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King of cutting - Woodshop News

King of cutting

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I’ve maintained for years that the most versatile machine in the shop is the band saw. I’ve seen and gotten a lot of tools, but my mind hasn’t changed.

When I was just getting started, I had the usual assortment of hand tools and small power tools like a jigsaw and circ saw. But once I started getting serious my first major tool was a 14” band saw, and it changed absolutely everything about the way I worked.

For many, I suspect the favorite, most versatile tool is the table saw. A table saw makes rip cuts, but you can also do that on a band saw. On the other hand a band saw can make any curved cut you want, which a table saw can’t. You can resaw on a table saw, but not very wide, plus a table saw takes a huge kerf out of the workpiece which is undesirable for book-matching. A band saw resaws wide stock with ease in a single pass, with minimal kerf waste. With a jig, you can cut perfect circles on a band saw. And for making a really quick cut just to trim a bit of waste off before working the piece further, the band saw requires almost no set up or adjustment to make the cut. Ditto if you’re just breaking down scrap. Band saws don’t kick back, and burning is easily controlled. Their blades are easy to change, especially with today’s quick tension-release levers.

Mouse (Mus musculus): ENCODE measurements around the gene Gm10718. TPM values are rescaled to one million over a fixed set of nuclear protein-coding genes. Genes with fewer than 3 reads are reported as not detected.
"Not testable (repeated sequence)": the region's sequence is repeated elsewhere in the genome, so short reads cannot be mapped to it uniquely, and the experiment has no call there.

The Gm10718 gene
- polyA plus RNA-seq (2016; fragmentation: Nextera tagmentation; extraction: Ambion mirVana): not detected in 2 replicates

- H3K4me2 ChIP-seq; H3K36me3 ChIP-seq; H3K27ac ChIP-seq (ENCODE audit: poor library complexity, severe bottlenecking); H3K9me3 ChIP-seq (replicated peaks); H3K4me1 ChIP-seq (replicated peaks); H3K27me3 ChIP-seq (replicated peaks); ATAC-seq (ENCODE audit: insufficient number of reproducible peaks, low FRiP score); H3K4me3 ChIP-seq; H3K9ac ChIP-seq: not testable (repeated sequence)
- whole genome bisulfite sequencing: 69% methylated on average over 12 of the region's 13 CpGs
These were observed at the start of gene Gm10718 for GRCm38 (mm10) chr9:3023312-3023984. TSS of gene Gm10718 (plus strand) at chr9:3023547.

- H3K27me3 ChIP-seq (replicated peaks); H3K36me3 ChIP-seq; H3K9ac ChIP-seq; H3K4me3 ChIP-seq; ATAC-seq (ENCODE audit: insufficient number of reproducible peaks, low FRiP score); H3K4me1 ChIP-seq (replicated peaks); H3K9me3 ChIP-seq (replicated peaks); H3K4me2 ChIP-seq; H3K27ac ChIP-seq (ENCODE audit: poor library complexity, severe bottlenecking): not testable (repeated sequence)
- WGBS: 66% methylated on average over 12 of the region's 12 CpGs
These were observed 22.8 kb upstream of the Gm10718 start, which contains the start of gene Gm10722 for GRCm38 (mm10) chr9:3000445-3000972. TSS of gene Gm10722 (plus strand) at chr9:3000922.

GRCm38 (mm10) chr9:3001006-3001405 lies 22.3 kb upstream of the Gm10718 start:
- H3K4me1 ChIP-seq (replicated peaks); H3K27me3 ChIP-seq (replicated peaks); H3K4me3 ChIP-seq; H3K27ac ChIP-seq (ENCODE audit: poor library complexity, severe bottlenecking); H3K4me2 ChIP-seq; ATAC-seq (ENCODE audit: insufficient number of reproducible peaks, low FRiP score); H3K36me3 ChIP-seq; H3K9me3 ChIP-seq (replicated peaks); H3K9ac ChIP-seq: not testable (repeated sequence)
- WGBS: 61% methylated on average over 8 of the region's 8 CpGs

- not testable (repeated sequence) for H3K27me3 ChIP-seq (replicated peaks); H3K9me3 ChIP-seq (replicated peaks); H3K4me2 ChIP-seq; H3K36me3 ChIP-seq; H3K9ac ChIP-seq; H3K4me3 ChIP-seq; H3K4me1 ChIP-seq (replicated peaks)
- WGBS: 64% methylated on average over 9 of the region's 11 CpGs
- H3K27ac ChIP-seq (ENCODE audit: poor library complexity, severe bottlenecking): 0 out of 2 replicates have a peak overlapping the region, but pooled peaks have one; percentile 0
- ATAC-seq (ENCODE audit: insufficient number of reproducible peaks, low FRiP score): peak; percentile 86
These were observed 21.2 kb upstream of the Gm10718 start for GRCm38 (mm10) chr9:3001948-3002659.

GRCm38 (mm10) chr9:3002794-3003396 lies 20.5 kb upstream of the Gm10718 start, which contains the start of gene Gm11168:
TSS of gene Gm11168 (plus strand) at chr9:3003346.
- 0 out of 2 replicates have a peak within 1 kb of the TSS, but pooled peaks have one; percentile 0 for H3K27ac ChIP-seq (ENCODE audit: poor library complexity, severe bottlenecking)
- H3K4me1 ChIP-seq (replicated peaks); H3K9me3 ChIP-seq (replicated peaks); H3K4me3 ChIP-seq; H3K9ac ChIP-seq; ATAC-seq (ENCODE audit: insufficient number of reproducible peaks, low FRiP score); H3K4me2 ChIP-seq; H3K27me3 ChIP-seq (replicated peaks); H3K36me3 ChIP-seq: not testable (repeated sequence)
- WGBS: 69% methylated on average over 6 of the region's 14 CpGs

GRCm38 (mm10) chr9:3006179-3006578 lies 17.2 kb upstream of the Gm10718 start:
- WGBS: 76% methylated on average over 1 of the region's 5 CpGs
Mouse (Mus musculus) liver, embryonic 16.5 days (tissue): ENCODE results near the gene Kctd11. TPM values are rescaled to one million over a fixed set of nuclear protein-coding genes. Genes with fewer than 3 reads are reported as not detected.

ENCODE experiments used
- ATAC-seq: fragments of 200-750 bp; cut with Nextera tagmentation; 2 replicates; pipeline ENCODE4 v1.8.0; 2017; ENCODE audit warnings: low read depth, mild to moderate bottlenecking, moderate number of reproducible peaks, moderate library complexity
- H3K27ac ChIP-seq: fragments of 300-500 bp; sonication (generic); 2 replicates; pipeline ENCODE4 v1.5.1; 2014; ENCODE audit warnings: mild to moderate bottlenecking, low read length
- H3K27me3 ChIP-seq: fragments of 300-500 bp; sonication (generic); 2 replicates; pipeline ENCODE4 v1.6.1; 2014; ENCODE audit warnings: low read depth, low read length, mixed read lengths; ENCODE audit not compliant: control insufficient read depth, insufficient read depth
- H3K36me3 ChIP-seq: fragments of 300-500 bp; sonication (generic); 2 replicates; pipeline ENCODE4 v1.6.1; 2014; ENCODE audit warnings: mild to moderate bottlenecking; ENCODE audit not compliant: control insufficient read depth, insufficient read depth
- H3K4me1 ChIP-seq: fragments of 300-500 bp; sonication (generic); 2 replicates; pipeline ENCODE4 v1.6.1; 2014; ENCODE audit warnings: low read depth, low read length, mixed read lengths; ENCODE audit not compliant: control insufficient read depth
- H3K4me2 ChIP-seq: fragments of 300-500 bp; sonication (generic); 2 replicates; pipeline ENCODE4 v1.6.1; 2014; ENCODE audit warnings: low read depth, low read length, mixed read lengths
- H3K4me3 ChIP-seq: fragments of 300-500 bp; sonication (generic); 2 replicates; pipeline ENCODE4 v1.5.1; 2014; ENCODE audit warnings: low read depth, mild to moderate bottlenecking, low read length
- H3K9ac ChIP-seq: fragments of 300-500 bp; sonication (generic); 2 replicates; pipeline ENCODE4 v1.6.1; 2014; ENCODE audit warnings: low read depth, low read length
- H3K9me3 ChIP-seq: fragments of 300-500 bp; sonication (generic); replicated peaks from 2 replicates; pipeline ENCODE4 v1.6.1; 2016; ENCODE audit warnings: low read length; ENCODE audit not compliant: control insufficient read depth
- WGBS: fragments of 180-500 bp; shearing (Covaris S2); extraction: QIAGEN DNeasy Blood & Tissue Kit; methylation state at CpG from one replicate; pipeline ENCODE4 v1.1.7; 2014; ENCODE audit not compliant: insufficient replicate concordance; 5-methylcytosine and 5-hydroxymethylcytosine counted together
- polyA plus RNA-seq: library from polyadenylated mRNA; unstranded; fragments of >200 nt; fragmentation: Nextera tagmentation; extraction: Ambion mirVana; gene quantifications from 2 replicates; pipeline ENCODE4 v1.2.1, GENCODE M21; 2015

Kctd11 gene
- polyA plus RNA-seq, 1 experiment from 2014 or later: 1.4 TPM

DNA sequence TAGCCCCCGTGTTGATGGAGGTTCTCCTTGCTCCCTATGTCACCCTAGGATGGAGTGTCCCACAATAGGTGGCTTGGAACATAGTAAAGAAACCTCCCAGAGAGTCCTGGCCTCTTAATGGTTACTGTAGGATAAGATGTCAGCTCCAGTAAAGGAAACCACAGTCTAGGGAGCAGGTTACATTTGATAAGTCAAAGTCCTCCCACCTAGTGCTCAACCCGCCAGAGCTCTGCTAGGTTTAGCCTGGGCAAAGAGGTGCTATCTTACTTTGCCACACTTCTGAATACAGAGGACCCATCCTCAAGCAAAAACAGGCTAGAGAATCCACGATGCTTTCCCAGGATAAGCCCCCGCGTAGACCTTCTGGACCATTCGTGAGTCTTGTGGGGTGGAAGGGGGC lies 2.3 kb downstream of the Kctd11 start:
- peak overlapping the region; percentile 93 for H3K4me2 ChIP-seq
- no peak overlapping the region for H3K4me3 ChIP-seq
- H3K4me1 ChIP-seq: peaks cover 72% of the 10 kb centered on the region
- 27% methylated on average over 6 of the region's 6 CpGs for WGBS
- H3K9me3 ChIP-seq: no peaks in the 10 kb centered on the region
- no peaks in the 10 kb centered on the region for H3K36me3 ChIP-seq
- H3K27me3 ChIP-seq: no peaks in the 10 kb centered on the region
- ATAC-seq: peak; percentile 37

Now, I’m not planning on getting rid of any tool and letting the band saw take over. Every tool I own gets a workout, and some are better suited for certain tasks a band saw can’t perform. But when it comes to a single tool that does the most different types of cuts, the band saw is king, at least for the way I work.

So, what’s the most versatile tool in your shop, powered or unpowered, hand-held or stationary? No, you can’t be cute and say it’s your ingenuity, your computer, a sharp pencil (or its eraser) or a clock that gives you an extra hour of working time, nothing like that. I’m talking literal tools here.

A.J.

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